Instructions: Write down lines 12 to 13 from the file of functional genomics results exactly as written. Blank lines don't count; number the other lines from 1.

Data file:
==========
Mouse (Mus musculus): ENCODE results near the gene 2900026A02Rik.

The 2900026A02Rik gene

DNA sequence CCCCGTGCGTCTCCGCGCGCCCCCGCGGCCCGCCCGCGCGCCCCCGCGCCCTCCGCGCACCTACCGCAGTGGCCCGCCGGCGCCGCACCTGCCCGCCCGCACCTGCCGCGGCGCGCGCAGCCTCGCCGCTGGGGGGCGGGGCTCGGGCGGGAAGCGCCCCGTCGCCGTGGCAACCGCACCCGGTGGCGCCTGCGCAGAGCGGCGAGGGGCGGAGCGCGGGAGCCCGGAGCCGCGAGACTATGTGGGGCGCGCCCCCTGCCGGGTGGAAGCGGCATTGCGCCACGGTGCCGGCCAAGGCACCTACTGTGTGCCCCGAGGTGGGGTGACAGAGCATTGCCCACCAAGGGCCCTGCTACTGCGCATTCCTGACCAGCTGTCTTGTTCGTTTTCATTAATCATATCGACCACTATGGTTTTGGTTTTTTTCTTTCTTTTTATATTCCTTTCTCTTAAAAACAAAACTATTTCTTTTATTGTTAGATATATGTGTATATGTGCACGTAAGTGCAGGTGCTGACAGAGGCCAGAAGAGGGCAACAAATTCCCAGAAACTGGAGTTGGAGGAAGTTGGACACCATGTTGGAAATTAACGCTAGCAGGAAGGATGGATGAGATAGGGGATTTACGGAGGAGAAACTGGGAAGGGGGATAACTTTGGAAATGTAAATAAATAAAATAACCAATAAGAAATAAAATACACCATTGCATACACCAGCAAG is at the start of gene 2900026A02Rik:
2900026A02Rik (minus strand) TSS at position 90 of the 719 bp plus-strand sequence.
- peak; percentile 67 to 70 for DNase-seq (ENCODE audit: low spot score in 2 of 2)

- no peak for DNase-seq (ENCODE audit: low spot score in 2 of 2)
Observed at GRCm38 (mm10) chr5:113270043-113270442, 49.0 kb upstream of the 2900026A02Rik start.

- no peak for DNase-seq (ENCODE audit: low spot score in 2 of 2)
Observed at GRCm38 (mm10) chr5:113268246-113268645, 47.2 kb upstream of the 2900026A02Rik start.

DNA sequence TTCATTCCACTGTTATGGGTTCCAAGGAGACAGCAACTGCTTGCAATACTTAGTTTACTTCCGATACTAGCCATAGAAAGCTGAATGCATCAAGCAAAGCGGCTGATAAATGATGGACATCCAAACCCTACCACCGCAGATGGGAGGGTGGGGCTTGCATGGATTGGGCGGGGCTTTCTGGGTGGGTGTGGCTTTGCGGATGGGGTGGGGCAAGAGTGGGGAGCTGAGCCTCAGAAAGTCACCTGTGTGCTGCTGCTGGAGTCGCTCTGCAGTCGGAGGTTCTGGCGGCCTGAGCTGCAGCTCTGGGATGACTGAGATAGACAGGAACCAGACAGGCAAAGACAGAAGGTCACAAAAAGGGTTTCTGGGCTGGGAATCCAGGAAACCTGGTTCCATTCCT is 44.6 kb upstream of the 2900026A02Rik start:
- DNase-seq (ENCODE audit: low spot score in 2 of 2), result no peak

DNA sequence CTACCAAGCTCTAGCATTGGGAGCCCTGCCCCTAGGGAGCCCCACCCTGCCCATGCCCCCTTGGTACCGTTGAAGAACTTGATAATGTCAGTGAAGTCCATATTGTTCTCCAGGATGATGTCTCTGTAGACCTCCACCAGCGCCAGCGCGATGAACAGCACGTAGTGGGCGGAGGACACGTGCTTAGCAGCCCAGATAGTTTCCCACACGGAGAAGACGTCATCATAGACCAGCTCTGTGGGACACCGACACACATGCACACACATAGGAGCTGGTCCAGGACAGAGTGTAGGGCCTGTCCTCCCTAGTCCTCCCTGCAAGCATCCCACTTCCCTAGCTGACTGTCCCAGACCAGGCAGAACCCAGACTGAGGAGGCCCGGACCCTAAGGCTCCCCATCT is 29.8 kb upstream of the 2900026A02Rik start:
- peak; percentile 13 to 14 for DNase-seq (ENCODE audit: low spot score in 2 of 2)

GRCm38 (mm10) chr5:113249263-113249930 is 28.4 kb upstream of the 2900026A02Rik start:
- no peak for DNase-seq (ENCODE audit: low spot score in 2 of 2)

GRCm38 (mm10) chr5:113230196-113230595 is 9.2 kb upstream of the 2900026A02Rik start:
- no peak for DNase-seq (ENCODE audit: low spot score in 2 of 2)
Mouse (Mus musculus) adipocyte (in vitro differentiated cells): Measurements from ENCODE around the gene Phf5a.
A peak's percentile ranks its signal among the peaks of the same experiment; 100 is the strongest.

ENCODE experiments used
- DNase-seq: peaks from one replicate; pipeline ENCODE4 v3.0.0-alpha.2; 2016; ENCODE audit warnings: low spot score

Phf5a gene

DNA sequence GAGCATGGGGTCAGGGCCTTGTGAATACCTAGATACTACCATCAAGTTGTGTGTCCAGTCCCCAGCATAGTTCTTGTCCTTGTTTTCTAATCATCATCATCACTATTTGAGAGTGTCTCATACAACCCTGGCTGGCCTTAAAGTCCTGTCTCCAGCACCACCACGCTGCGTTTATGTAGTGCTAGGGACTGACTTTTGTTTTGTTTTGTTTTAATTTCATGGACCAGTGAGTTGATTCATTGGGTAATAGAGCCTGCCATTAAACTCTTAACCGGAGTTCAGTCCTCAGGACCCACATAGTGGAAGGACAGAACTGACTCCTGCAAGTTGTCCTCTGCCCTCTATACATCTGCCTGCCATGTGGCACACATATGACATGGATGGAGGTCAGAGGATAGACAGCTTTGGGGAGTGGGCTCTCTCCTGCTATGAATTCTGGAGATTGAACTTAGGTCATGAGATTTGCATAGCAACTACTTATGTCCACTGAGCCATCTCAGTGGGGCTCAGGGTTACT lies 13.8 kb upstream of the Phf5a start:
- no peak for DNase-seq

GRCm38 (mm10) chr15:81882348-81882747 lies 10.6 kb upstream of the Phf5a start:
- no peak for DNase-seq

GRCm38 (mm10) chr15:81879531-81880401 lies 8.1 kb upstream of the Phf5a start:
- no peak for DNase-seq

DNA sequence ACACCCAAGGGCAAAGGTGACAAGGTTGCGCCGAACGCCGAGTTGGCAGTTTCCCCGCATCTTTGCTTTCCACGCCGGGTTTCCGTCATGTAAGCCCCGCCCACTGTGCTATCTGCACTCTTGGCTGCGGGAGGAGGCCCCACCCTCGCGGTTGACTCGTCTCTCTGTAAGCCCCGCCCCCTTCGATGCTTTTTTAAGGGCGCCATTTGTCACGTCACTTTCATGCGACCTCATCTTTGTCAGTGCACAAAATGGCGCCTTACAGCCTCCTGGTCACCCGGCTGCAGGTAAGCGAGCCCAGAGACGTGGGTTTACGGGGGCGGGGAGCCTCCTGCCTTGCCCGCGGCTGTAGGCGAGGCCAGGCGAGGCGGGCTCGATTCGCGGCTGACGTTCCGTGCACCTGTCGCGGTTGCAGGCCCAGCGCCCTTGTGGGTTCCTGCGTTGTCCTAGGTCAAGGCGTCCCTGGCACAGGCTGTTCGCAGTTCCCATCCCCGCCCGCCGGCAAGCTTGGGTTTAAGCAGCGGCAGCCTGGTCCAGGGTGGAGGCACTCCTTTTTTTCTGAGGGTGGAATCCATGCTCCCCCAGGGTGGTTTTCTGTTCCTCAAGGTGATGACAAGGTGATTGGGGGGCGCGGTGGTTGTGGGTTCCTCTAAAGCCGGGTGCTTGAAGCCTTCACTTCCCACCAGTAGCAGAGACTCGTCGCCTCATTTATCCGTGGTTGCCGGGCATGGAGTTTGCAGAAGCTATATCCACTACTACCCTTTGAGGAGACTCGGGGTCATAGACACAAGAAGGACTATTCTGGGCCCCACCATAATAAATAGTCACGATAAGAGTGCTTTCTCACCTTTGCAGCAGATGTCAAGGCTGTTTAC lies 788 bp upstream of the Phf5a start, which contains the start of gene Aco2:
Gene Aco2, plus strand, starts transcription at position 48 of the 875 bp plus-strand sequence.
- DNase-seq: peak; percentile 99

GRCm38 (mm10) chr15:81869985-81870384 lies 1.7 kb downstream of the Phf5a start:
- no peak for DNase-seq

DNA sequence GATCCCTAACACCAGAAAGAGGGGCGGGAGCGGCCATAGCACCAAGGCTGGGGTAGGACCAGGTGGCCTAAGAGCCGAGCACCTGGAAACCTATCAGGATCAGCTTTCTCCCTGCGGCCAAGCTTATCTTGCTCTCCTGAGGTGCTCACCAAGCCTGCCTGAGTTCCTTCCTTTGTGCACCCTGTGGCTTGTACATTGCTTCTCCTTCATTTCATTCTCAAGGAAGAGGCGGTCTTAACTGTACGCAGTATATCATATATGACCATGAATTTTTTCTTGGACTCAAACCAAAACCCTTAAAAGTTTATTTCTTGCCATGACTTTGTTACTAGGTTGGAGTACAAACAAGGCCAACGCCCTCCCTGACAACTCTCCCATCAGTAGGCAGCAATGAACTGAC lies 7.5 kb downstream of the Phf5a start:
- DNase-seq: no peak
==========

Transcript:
DNA sequence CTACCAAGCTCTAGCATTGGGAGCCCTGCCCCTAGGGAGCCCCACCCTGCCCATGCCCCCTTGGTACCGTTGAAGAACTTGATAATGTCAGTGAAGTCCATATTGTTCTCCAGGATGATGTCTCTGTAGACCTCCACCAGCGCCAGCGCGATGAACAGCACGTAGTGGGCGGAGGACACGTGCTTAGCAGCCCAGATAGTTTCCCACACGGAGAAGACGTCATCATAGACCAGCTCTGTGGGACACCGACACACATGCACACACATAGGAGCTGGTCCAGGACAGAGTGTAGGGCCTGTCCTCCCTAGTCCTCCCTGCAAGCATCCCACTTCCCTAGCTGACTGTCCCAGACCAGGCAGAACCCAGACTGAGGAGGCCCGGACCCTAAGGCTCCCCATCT is 29.8 kb upstream of the 2900026A02Rik start:
- peak; percentile 13 to 14 for DNase-seq (ENCODE audit: low spot score in 2 of 2)